For example, my brother and I were discussing relativism and that’s such a relative topic by itself, that disagreement is inevitable, except if you approach it this way:

My brother said “relativism is this…”

(Note: The brother was reading the book published by World Youth Alliance WYA, Track a Training for applicants to their training semester in New York.  This document included articles on Relativism written by William Gairdner who lambasted cultures and philosophical views that promoted a relative view of nature and mankind’s morality and ethical conducts; in a sense the WYA wanted to disseminate a particular ideology camouflaged under training sessions for training trainers for their ideology.  Applicants were to write articles based on the suggested pieces in the handbook and sending them to the center by email.  It happened that Cedric sent one of his articles that was counter to the ideological expectation of the WYA and was denied acceptance to the program after initially encouraging him.  I was present during the discussion of William and his younger brother and participated in the final few minutes)

I replied “I think you’re right, because I believe that different people understand realism differently depending on what they know about the subject, which definition they read, from which education and cultural background they come from, etc.  What I read and know about relativism gave me my own understanding of it. I feel relativism could be a label, understood differently by different people. I would usually try not to use labels, as they could lead to misunderstandings.

Instead, I prefer to explain the way I see things; to explain my own experience of things; just to prevent these labels from creating misinterpretations.  I believe that sometimes, a big percentage of the population can explain a label in the same way.  And for that group, they would have reached a common understanding. And i feel each should explain his understanding of the label, so that they can all agree that they understand it similarly, and also share it with those who have experienced it differently.

The way I understand relativism, which I’m sure is different from the way other people understand it, is this…” (I doubt that William has read any philosophical or articles pertaining to relativism in order to sustain an argument in that topic.  It does not matter: the point is how to turn a discussion around with pertinent questions in order to comprehend the other’s view and acquire an understanding of the topic for a friendly communication.)

Note that my brother started with ‘relativism IS…’ which was my cue.  It means (for me) that he believes he’s sharing a truth, not his understanding of the label, and that he’s also expecting to hear a truth in return. I could have very simply said: “no! that’s not relativism…” or “yes, but that’s not what it is…”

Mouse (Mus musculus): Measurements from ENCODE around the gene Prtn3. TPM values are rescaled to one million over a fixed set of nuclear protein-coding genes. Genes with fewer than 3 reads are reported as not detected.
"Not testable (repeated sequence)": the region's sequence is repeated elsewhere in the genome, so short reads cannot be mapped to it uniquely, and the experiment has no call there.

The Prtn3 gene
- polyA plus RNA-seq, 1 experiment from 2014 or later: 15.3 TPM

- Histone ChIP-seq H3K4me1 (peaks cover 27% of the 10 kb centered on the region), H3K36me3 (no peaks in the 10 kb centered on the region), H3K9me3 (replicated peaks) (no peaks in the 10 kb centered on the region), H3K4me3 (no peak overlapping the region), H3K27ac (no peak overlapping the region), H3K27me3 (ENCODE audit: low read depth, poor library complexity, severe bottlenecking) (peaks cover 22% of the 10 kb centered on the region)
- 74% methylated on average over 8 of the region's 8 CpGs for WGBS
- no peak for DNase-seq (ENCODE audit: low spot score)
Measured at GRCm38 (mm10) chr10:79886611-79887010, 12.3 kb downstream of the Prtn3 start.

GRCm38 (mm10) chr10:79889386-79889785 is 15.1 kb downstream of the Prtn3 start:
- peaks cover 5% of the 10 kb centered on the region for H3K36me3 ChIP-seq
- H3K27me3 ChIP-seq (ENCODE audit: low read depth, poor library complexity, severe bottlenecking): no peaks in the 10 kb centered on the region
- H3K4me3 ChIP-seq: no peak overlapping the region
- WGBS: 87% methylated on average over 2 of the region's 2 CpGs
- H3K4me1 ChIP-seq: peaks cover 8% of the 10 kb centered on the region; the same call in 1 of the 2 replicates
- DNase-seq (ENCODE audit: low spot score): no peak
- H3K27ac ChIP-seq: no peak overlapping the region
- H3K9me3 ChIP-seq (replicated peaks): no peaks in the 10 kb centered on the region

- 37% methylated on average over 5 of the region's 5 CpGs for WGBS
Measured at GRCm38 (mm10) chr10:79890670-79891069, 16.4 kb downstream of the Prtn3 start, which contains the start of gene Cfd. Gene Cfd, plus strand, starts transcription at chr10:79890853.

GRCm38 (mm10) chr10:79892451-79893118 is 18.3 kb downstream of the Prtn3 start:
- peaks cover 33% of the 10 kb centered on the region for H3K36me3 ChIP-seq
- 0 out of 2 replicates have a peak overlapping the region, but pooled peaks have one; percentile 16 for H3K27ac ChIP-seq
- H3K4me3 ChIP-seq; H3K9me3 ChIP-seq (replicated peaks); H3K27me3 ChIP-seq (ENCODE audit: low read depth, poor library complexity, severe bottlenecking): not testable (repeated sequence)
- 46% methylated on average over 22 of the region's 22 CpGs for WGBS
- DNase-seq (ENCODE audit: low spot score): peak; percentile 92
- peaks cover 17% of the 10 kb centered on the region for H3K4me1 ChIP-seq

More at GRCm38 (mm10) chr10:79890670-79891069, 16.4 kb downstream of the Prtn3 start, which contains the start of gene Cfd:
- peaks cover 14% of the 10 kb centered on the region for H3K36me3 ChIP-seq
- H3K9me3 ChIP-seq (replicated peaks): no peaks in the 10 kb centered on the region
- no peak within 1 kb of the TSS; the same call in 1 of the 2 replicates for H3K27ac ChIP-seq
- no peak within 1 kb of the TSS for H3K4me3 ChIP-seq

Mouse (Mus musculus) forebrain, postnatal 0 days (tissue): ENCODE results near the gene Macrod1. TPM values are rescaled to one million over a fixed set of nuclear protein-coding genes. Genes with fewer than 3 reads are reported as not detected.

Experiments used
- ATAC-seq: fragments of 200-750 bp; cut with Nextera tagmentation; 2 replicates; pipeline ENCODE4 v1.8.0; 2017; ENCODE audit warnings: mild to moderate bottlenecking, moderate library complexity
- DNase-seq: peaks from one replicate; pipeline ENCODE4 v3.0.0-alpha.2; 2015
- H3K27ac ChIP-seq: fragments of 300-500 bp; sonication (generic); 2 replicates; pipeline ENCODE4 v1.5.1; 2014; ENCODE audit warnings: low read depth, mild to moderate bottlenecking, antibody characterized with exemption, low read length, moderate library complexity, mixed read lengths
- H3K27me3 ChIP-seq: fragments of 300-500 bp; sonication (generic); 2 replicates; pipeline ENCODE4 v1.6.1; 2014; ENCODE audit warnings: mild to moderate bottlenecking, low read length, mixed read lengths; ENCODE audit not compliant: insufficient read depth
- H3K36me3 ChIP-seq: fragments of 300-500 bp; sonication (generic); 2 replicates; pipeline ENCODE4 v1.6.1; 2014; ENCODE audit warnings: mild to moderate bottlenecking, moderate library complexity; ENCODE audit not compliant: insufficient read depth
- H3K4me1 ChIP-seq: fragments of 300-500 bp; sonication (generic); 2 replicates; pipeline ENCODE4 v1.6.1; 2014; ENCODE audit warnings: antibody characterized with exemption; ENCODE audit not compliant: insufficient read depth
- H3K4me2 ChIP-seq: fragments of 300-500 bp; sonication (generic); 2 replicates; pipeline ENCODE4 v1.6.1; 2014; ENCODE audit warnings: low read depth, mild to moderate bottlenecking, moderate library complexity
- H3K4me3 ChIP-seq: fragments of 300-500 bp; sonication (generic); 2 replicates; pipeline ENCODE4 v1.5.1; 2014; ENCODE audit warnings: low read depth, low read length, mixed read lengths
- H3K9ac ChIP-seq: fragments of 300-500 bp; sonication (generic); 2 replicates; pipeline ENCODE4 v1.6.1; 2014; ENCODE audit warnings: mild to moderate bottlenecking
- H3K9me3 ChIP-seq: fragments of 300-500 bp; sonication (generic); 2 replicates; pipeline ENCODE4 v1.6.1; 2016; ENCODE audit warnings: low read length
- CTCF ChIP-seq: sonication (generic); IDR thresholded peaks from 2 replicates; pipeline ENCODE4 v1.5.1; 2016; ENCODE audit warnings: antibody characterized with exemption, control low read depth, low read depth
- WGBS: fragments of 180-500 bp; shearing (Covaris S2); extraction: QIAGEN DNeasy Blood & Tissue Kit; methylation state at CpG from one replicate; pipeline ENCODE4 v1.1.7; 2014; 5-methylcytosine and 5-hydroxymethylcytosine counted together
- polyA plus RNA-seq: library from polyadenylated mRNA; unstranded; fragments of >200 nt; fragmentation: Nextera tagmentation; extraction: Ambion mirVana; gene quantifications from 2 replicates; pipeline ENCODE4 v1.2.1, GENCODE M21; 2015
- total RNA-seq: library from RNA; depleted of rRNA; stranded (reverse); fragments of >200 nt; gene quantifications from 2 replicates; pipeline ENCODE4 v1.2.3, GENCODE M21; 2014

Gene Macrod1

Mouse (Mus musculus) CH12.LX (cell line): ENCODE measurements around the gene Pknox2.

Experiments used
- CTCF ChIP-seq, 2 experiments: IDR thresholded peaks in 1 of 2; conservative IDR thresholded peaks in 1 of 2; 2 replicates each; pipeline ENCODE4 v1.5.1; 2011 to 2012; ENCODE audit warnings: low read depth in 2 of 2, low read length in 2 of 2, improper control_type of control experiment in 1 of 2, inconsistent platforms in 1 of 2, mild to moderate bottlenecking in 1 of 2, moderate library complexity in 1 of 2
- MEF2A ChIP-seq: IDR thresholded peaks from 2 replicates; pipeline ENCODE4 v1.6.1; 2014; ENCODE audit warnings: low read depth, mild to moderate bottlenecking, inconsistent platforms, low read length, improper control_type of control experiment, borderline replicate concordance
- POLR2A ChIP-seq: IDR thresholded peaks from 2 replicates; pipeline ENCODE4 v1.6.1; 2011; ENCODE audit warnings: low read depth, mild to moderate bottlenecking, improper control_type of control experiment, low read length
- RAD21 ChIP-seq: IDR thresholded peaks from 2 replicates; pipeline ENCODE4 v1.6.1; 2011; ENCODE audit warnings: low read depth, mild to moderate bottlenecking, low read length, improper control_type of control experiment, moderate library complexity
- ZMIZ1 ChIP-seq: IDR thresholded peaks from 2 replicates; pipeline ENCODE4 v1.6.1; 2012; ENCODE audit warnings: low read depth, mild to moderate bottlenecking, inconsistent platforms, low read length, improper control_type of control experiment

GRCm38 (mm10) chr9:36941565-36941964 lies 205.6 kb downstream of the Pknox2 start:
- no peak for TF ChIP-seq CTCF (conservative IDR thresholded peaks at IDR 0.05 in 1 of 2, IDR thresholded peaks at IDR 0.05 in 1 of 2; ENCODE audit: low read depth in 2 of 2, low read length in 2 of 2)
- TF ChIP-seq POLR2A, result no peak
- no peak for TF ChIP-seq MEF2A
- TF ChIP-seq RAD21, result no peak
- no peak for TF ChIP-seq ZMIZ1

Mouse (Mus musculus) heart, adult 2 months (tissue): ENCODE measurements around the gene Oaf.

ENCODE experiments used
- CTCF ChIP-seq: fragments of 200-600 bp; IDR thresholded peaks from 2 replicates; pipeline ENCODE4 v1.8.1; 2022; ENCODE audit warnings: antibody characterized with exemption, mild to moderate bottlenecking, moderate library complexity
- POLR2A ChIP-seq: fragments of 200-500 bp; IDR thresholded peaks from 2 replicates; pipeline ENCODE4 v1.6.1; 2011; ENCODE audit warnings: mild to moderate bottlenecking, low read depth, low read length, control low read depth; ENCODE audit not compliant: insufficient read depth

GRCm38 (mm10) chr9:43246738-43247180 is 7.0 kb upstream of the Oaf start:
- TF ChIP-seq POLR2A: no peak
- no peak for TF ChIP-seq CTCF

This kind of reply would have instantly created a clash in the mind of my brother:  he expects to hear a truth.

By taking the approach of the ‘yes-but’ or ‘no’ options, I would have also supported his unhealthy expectations, and made him believe that he is wrong, that I am right, and that I’m going to lie to him by telling him something that isn’t THE truth.

This instantly stops him from listening; this causes his brain to think of ways to fight back and attack, regardless of what I’m going to say next. even if I say ‘yes, but…’ and I just repeat exactly what his definition, he will answer back with ‘you’re wrong…’ and add something meaningless to his own definition.

So let me dissect my first reply to my brother, and explain why I believe it works:  it has proven to really work in 100% of the times I engaged in such situations so far.

I also have to mention that in most cases, only steps 1 through 5 are required. I’ve included 6 through 9 to cover some extreme cases of truth expectation, or when you have no idea how the other person will react. Use them as you see fit and never change the order.

That’s how I’ve experienced the mind to work, and this is the order that the mind generally responds to.  Here’s the dissection:

  1. ‘i think you’re right…’ this drops his defenses, and he’s ready to listen now, because he expects to hear a truth, and you just approved that what you will say will match his archive of truths; he can relax and listen now. notice I didn’t use the word ‘but’. because as a general rule, the way the word ‘but’ is perceived, is that it automatically deletes or negates everything before it. if I say ‘yes, but’, I just cancelled the yes. meaning that I just told my brother that he lied to me, because he told me the WRONG truth.
    _
  2. ‘[…], because…’ after I told my brother that he’s right, the word ‘because’ creates curiosity. people love to know the ‘why’. they love to understand, and hear someone telling them ‘why’ they are right. this makes them 100% receptive to what you’re going to say next.
    _
  3. ‘I believe that…’ now that my brother is 100% receptive, I switch his expectations from: ‘he’s going to tell me the REAL reason to why I’m right’ to: ‘he’s going to tell me why HE believes I’m right, which might or might not the true’. and since people love to be right, and I’m telling him why I believe he’s right, his mind will find ways to justify what I’m saying, and convince itself that what I’m saying is true.
    _